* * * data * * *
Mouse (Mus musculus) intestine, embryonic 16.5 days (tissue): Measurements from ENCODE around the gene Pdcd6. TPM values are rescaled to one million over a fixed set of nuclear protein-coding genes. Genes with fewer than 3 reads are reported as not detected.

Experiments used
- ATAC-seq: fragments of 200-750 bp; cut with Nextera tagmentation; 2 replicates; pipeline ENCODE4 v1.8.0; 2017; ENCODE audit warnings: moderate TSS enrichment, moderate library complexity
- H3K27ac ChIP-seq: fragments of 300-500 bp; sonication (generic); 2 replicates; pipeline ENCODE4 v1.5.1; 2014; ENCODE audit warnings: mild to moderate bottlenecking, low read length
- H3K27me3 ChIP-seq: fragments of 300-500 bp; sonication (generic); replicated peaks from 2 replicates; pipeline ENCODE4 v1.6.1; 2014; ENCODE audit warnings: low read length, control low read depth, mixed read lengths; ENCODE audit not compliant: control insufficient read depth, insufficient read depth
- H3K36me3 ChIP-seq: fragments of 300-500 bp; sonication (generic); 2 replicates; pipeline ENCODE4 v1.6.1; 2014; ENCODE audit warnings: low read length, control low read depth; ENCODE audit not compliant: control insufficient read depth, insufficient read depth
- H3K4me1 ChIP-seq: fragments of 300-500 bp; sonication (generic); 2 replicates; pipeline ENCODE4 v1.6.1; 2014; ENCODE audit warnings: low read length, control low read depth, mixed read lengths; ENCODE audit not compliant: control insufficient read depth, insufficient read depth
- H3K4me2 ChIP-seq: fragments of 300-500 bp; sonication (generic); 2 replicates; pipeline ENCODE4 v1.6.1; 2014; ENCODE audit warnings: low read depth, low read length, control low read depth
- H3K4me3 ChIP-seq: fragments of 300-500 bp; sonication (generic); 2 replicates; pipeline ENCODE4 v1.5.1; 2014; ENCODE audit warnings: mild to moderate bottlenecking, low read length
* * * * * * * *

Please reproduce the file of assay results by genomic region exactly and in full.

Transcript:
Mouse (Mus musculus) intestine, embryonic 16.5 days (tissue): Measurements from ENCODE around the gene Pdcd6. TPM values are rescaled to one million over a fixed set of nuclear protein-coding genes. Genes with fewer than 3 reads are reported as not detected.

Experiments used
- ATAC-seq: fragments of 200-750 bp; cut with Nextera tagmentation; 2 replicates; pipeline ENCODE4 v1.8.0; 2017; ENCODE audit warnings: moderate TSS enrichment, moderate library complexity
- H3K27ac ChIP-seq: fragments of 300-500 bp; sonication (generic); 2 replicates; pipeline ENCODE4 v1.5.1; 2014; ENCODE audit warnings: mild to moderate bottlenecking, low read length
- H3K27me3 ChIP-seq: fragments of 300-500 bp; sonication (generic); replicated peaks from 2 replicates; pipeline ENCODE4 v1.6.1; 2014; ENCODE audit warnings: low read length, control low read depth, mixed read lengths; ENCODE audit not compliant: control insufficient read depth, insufficient read depth
- H3K36me3 ChIP-seq: fragments of 300-500 bp; sonication (generic); 2 replicates; pipeline ENCODE4 v1.6.1; 2014; ENCODE audit warnings: low read length, control low read depth; ENCODE audit not compliant: control insufficient read depth, insufficient read depth
- H3K4me1 ChIP-seq: fragments of 300-500 bp; sonication (generic); 2 replicates; pipeline ENCODE4 v1.6.1; 2014; ENCODE audit warnings: low read length, control low read depth, mixed read lengths; ENCODE audit not compliant: control insufficient read depth, insufficient read depth
- H3K4me2 ChIP-seq: fragments of 300-500 bp; sonication (generic); 2 replicates; pipeline ENCODE4 v1.6.1; 2014; ENCODE audit warnings: low read depth, low read length, control low read depth
- H3K4me3 ChIP-seq: fragments of 300-500 bp; sonication (generic); 2 replicates; pipeline ENCODE4 v1.5.1; 2014; ENCODE audit warnings: mild to moderate bottlenecking, low read length